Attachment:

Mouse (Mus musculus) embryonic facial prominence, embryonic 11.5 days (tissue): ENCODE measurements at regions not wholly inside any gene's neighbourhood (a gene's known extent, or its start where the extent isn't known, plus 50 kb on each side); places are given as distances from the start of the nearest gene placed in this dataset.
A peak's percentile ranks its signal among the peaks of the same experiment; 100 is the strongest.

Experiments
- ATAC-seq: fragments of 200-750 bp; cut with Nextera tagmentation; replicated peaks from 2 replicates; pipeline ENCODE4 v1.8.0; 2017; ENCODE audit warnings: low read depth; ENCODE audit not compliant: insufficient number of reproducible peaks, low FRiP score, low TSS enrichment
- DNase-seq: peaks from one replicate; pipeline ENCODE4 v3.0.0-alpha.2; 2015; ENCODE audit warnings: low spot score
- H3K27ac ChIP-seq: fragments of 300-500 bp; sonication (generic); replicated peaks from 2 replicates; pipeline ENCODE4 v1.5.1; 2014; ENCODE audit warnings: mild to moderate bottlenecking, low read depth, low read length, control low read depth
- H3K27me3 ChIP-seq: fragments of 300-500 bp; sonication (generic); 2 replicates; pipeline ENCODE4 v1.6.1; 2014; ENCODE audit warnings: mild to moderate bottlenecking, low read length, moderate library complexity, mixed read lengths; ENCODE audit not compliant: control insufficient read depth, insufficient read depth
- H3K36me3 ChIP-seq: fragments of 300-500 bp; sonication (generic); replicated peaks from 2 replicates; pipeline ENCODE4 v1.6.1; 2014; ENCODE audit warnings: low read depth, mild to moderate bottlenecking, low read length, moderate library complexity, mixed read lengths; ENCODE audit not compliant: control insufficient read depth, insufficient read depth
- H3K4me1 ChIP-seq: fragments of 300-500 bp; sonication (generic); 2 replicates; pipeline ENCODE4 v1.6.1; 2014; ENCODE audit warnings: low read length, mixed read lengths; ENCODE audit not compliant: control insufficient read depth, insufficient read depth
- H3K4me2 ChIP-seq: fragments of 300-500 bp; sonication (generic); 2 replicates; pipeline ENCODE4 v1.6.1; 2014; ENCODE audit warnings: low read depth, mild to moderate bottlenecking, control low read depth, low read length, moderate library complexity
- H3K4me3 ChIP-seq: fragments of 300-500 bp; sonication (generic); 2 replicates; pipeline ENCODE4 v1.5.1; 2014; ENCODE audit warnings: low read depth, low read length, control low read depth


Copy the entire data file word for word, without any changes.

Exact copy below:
Mouse (Mus musculus) embryonic facial prominence, embryonic 11.5 days (tissue): ENCODE measurements at regions not wholly inside any gene's neighbourhood (a gene's known extent, or its start where the extent isn't known, plus 50 kb on each side); places are given as distances from the start of the nearest gene placed in this dataset.
A peak's percentile ranks its signal among the peaks of the same experiment; 100 is the strongest.

Experiments
- ATAC-seq: fragments of 200-750 bp; cut with Nextera tagmentation; replicated peaks from 2 replicates; pipeline ENCODE4 v1.8.0; 2017; ENCODE audit warnings: low read depth; ENCODE audit not compliant: insufficient number of reproducible peaks, low FRiP score, low TSS enrichment
- DNase-seq: peaks from one replicate; pipeline ENCODE4 v3.0.0-alpha.2; 2015; ENCODE audit warnings: low spot score
- H3K27ac ChIP-seq: fragments of 300-500 bp; sonication (generic); replicated peaks from 2 replicates; pipeline ENCODE4 v1.5.1; 2014; ENCODE audit warnings: mild to moderate bottlenecking, low read depth, low read length, control low read depth
- H3K27me3 ChIP-seq: fragments of 300-500 bp; sonication (generic); 2 replicates; pipeline ENCODE4 v1.6.1; 2014; ENCODE audit warnings: mild to moderate bottlenecking, low read length, moderate library complexity, mixed read lengths; ENCODE audit not compliant: control insufficient read depth, insufficient read depth
- H3K36me3 ChIP-seq: fragments of 300-500 bp; sonication (generic); replicated peaks from 2 replicates; pipeline ENCODE4 v1.6.1; 2014; ENCODE audit warnings: low read depth, mild to moderate bottlenecking, low read length, moderate library complexity, mixed read lengths; ENCODE audit not compliant: control insufficient read depth, insufficient read depth
- H3K4me1 ChIP-seq: fragments of 300-500 bp; sonication (generic); 2 replicates; pipeline ENCODE4 v1.6.1; 2014; ENCODE audit warnings: low read length, mixed read lengths; ENCODE audit not compliant: control insufficient read depth, insufficient read depth
- H3K4me2 ChIP-seq: fragments of 300-500 bp; sonication (generic); 2 replicates; pipeline ENCODE4 v1.6.1; 2014; ENCODE audit warnings: low read depth, mild to moderate bottlenecking, control low read depth, low read length, moderate library complexity
- H3K4me3 ChIP-seq: fragments of 300-500 bp; sonication (generic); 2 replicates; pipeline ENCODE4 v1.5.1; 2014; ENCODE audit warnings: low read depth, low read length, control low read depth